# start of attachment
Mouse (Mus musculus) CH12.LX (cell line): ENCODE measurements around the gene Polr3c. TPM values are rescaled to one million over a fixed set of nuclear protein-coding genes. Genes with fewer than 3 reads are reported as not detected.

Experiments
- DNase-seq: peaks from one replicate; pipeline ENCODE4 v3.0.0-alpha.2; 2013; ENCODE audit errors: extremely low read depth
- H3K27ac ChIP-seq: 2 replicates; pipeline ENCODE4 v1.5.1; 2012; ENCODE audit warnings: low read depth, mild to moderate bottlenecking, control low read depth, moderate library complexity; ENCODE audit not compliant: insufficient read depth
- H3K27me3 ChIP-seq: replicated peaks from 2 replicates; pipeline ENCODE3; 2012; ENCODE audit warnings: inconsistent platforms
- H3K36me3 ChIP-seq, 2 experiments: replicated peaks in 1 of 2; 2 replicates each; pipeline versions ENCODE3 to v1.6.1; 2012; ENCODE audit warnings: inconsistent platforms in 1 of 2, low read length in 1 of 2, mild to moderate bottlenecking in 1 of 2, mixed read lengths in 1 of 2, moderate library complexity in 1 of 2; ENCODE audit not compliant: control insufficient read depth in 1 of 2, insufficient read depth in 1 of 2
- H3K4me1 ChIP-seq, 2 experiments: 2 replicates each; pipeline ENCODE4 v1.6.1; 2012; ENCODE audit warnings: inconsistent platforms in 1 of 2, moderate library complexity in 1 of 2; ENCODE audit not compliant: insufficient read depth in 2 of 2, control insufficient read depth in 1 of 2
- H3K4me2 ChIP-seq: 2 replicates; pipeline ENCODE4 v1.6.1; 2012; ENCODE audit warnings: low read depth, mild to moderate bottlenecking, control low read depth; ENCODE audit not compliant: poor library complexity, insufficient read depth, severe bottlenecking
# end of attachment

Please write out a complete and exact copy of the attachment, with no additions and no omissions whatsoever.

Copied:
Mouse (Mus musculus) CH12.LX (cell line): ENCODE measurements around the gene Polr3c. TPM values are rescaled to one million over a fixed set of nuclear protein-coding genes. Genes with fewer than 3 reads are reported as not detected.

Experiments
- DNase-seq: peaks from one replicate; pipeline ENCODE4 v3.0.0-alpha.2; 2013; ENCODE audit errors: extremely low read depth
- H3K27ac ChIP-seq: 2 replicates; pipeline ENCODE4 v1.5.1; 2012; ENCODE audit warnings: low read depth, mild to moderate bottlenecking, control low read depth, moderate library complexity; ENCODE audit not compliant: insufficient read depth
- H3K27me3 ChIP-seq: replicated peaks from 2 replicates; pipeline ENCODE3; 2012; ENCODE audit warnings: inconsistent platforms
- H3K36me3 ChIP-seq, 2 experiments: replicated peaks in 1 of 2; 2 replicates each; pipeline versions ENCODE3 to v1.6.1; 2012; ENCODE audit warnings: inconsistent platforms in 1 of 2, low read length in 1 of 2, mild to moderate bottlenecking in 1 of 2, mixed read lengths in 1 of 2, moderate library complexity in 1 of 2; ENCODE audit not compliant: control insufficient read depth in 1 of 2, insufficient read depth in 1 of 2
- H3K4me1 ChIP-seq, 2 experiments: 2 replicates each; pipeline ENCODE4 v1.6.1; 2012; ENCODE audit warnings: inconsistent platforms in 1 of 2, moderate library complexity in 1 of 2; ENCODE audit not compliant: insufficient read depth in 2 of 2, control insufficient read depth in 1 of 2
- H3K4me2 ChIP-seq: 2 replicates; pipeline ENCODE4 v1.6.1; 2012; ENCODE audit warnings: low read depth, mild to moderate bottlenecking, control low read depth; ENCODE audit not compliant: poor library complexity, insufficient read depth, severe bottlenecking